The first story is actually OK. My problem with it is that it simply didn’t feel all that new. A man is killed in a hit and run whilst on the phone to his pregnant wife. Somehow the phone line remains open and he is able to call her from the afterlife as he runs around trying to stop some nasty types coming after her and their unborn child. It’s all a bit Ghost and a bit The Crow and not really that inspiring. I’d simply expected so much more from this and that’s before we even get to the artwork. As someone whose pull list is 95% adaptations of TV shows I’m very used to my favorite characters looking a bit wrong.
Depicting a real person as a two-dimensional comic book character is hard and comic artists are generally rushing to meet their deadlines like the rest of us; they simply don’t have time to spend days on each panel to make sure every expression is a perfect match to the actors they’re trying to imitate. It’s totally normal and totally forgivable. However there’s bad and there’s bad, and this is the latter. When I can barely concentrate on the story because I’m too busy being horrified by the images in front of me, you know it needed a rework.
Moving onto the second story in the book and we do something of an about turn. The artwork here is beautiful, if a little hard to place. The stories are set during the show’s TV run and the locations and general situation bears that out, however Scully looks older and much more I Want to Believe era which is a little odd.
There are a few more poor choices here too (such as her choice of nightwear). That might not seem like a big deal but Dana Scully’s collection of all-covering silk pajamas in a range of hues is legendary within the fandom; depicting her in a skimpy little vest and shorts is just wrong—painfully so. However these niggles are nothing compared to the plotline. Described in the previews as “a nightmarish tale starring a sleeping Dana Scully” I was so excited at the possibilities. Scully-in-peril is my X-Files guilty pleasure and this seemed an ample opportunity for some seriously freaky goings on.
Instead I found myself reading eleven pages of Scully having a semi-dream sequence heart-to-heart with her high school sweetheart Adam who, by the way, is appearing to her as a disembodied floating mutant hand (NB Scully’s high school sweetheart was mentioned by name on the show and was called Marcus, but I’ll let that slide in light of bigger issues).
Why is he coming to visit her in the middle of the night in such a guise? Because she made him that way in her head so she didn’t have to accept that deep down, she’s still in love with him, of course. Right… Adam the disembodied, floating, mutant hand even shows her an image of the daughter they will have together when she wakes up, quits the FBI, and comes running back to him. A beautiful little girl that looks eerily like Renesmee from the Twilight saga.
The whole thing is so bafflingly insane that you spend the entire story gaping open-mouthed and wondering what you missed. I didn’t even notice the first few times around that in one panel Adam the disembodied, floating, mutant hand actually has hearts in his eyes when he looks at Scully. Everything is going to be perfect and they’re going to live happily ever after. Unless they don’t, in which case he’ll meet someone else in twelve hours time and go on to live another wonderfully happy life with her instead. It’s Scully’s last chance to realize that she really loves him, you see? It’s also my last chance to sob over bad characterization and wonder how on Earth this ever made it to publication.
Lisa Tate — Moon Knight #1 and #2 by Warren Ellis, art by Declan Shalvey and Jordie Bellaire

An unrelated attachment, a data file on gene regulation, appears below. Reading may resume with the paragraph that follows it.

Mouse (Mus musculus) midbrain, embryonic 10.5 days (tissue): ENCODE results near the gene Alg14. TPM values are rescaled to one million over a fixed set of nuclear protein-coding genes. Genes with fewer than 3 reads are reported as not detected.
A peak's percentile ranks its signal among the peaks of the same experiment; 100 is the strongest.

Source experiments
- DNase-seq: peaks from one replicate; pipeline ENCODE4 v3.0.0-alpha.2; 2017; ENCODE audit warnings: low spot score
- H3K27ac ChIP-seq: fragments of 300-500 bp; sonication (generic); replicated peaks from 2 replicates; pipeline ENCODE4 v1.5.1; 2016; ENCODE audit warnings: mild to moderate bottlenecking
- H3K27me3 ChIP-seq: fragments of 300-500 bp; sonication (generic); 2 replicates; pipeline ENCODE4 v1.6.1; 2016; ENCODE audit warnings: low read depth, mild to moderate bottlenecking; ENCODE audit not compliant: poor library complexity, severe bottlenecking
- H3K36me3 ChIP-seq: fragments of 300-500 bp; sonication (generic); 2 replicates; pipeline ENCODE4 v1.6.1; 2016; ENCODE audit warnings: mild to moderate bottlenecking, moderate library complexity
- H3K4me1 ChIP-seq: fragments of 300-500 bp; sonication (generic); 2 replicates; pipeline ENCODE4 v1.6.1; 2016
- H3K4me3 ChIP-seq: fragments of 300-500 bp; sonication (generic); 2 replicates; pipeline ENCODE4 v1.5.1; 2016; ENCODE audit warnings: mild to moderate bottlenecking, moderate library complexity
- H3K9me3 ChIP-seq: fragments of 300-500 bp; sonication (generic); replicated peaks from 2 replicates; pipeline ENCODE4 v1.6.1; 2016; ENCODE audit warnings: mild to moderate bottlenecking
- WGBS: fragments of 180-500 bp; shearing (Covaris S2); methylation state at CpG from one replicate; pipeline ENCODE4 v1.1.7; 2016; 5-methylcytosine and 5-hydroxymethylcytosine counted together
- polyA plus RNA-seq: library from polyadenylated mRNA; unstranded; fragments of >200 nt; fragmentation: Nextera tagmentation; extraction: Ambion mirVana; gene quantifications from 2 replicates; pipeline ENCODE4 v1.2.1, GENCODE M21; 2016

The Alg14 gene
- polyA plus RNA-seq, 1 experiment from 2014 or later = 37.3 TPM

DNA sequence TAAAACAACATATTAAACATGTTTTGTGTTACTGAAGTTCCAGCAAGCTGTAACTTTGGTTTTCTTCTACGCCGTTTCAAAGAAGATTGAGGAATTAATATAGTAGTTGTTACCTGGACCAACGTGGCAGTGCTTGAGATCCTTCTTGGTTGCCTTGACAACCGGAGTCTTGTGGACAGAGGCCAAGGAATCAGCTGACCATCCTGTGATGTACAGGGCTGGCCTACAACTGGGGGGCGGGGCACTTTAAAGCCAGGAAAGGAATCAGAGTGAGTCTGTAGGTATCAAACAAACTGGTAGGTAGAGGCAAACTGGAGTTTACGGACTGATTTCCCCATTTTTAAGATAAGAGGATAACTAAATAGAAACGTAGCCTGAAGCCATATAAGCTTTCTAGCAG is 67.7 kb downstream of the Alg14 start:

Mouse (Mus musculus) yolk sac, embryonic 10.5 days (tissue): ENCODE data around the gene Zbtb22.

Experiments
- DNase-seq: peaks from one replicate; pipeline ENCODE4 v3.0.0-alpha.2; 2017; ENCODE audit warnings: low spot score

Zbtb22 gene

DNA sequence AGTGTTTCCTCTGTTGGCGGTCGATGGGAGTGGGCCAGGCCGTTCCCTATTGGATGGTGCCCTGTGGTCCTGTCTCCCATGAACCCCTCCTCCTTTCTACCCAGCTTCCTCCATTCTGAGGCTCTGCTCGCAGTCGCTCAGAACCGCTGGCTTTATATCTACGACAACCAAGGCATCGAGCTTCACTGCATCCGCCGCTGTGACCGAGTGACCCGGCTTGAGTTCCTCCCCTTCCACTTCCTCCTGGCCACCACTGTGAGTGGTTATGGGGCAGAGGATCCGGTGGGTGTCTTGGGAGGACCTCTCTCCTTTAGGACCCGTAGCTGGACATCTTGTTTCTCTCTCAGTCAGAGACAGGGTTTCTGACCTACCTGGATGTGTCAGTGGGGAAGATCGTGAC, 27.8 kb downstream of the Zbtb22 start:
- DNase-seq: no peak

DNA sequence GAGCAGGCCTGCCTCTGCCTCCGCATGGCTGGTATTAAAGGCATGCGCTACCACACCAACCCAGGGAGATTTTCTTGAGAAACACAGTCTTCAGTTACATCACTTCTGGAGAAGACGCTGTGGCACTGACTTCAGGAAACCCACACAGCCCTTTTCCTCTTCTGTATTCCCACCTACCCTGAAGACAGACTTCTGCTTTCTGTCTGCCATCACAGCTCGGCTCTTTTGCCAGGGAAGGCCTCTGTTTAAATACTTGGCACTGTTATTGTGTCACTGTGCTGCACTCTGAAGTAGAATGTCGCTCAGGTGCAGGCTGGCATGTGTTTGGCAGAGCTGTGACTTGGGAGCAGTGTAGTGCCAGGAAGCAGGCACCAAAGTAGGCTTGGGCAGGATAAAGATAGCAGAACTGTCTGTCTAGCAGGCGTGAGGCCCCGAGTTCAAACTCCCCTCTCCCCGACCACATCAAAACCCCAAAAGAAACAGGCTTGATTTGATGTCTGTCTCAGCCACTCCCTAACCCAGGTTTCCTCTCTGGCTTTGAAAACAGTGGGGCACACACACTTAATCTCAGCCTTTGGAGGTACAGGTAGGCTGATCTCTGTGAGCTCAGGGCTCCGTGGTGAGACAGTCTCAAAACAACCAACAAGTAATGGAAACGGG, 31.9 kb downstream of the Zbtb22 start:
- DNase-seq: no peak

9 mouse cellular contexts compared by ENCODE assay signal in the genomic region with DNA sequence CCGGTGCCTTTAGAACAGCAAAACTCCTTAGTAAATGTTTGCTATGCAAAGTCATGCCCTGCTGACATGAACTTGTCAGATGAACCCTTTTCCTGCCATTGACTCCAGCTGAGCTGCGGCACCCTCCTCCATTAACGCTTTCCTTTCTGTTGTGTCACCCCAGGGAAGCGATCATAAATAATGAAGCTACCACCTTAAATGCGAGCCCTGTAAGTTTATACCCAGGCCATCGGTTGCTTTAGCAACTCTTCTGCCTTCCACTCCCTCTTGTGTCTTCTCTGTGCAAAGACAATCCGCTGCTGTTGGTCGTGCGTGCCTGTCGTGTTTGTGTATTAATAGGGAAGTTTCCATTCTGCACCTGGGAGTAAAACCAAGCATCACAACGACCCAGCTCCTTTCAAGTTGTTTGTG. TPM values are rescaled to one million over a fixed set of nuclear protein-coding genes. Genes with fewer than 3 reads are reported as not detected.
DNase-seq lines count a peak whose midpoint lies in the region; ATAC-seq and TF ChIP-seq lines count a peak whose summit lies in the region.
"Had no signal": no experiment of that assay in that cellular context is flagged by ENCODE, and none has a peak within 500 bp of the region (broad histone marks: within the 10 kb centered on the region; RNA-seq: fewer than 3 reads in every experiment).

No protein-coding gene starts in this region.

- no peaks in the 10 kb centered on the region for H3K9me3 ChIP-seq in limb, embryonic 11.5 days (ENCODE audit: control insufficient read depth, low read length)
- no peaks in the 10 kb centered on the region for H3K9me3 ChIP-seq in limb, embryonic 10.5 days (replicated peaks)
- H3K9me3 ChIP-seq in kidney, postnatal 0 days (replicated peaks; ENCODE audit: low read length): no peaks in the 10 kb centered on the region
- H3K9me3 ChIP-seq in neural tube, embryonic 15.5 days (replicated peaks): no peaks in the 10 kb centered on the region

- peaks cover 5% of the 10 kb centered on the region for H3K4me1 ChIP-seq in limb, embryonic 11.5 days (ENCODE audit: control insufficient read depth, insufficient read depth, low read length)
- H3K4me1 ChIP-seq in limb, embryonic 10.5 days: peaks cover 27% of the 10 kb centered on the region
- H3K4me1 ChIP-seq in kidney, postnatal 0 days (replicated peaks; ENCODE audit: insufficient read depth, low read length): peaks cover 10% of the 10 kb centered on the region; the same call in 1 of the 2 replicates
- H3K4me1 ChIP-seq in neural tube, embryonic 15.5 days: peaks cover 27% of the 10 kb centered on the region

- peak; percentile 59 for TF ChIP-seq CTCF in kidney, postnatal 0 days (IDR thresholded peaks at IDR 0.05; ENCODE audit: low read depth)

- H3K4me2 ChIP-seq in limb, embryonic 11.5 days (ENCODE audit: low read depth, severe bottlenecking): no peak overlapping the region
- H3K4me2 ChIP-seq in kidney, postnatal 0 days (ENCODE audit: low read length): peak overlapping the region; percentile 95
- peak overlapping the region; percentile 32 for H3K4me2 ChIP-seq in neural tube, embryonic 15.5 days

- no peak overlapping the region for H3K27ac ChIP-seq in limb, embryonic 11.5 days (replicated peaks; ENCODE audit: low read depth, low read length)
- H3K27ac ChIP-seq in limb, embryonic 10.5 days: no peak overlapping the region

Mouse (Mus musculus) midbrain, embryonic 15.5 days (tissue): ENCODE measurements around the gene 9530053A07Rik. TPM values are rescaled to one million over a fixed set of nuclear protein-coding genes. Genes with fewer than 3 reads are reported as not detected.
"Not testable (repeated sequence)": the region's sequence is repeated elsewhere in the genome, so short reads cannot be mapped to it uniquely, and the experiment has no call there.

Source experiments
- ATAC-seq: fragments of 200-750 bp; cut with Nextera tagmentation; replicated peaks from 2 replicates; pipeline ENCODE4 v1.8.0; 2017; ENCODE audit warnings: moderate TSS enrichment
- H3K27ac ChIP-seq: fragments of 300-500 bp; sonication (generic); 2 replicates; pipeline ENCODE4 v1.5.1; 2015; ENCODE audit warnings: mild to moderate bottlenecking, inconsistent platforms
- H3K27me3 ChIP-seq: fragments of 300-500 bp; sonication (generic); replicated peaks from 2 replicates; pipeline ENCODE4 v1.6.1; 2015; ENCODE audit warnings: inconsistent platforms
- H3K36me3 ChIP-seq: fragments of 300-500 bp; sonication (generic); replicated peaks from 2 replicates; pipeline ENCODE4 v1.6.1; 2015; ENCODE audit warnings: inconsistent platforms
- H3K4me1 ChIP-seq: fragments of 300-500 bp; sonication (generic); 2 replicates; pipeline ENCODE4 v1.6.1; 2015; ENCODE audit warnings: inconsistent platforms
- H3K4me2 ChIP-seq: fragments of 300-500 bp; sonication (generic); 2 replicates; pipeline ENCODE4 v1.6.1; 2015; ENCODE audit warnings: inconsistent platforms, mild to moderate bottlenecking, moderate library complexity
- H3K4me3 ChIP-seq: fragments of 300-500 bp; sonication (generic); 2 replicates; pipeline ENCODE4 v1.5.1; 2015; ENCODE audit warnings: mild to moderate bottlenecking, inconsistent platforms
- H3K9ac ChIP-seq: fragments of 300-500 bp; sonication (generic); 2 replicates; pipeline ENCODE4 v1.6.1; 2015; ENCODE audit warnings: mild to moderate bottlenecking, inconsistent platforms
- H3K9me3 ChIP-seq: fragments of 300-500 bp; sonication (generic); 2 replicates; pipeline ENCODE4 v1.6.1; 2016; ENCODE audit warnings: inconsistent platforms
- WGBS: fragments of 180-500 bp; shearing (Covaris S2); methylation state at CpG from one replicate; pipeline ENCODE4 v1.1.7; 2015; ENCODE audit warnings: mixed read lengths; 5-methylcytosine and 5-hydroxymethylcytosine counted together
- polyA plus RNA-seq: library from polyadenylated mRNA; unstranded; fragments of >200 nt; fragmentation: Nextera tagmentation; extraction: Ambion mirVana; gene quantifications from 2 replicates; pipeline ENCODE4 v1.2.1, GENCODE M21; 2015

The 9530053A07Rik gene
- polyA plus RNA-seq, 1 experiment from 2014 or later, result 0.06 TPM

It seems to be a prerequisite for all Marvel mercenaries to be both insane and bitingly witty. Meet Marc Spector (aka Moon Knight), whose latest solo comic delves into this fringe character’s deeper personal demons, and there are plenty. Suffering from DID (dissociative identity disorder), not to mention having been recently resurrected by an ancient Egyptian deity, Spector is back in New York helping police run down a killer murdering victims for spare body parts.
If I were to oversimplify Spector, Moon Knight is what happens when you take a Bruce Wayne type, give him Sherlock Holmes’ personality and deductive skills, and Deadpool’s skills and sense of compassion, with a couple of extra personalities as baggage. However, there is so much more to this man. He is mentally unstable, but he isn’t “insane.” He’s effective and helpful with crime fighting, but he isn’t the textbook definition of a hero.
Unlike many “darker” vigilantes, Spector’s glowingly white fashion sense allows his targets to see him coming, because, as he says, “That’s the part I like.”
Ellis (“Planetary,” “The Authority“) is a great match for Moon Knight, as he deals well with the gritty, ugly side of the superhero world. Moon Knight is certainly gritty and graphic, but it’s also a clever, sleek, and noirish crime comic.
After the first two issues, it’s hard to say in which weird direction Ellis will take the character — and the reader — next, but like Spector said, “That’s the part I like.”
Looking for something else, readers? Check out this week’s listed books:
|24 Omnibus TP|
Crow Pestilence #2 (Of 4)
Frankenstein Alive Alive #3
Frankenstein Alive Alive Reanimated Edition
Ghostbusters Vol. 7 Happy Horror Days TP
Godzilla History’s Greatest Monster TP
Godzilla Rulers Of Earth Vol. 2 TP
Haunted Horror #10
Powerpuff Girls Vol. 1 TP Kid Friendly
Star Mage #1 (Of 6)
Star Slammers Re-Mastered #2
Superman The Silver Age Newspaper Dailies Vol. 2 1961-1963 HC
T.H.U.N.D.E.R. Agents #7
Transformers Dark Cybertron Vol. 1 TP
Transformers Windblade #1 (Of 4)
X-Files Annual 2014
|B.P.R.D. Hell On Earth #118|
B.P.R.D. Hell On Earth Vol. 8 Lake Of Fire TP
Brain Boy Vol. 1 Psy Vs Psy TP
Chronicles Of Conan Vol. 26 Legion Of The Dead And Other Stories TP
Crime Does Not Pay Archives Vol. 7 HC
Dark Horse Presents #35
Game Of Thrones Weirwood Snow Globe
Ghost Omnibus Vol. 5 TP
Itty Bitty Hellboy TP
Skyman #4 (Of 4)
Star Wars #7 (Of 8)(Lucas Draft)
Star Wars Darth Vader And The Cry Of Shadows #5 (Of 5)
Star Wars Vol. 2 From The Ruins Of Alderaan TP
Trekker The Train To Avalon Bay TP
White Suits #3 (Of 4)
Acronym Key: VC = Variant Cover / HC = Hard Cover / TP = Trade Paperback / GM = GeekMom Recommended Reading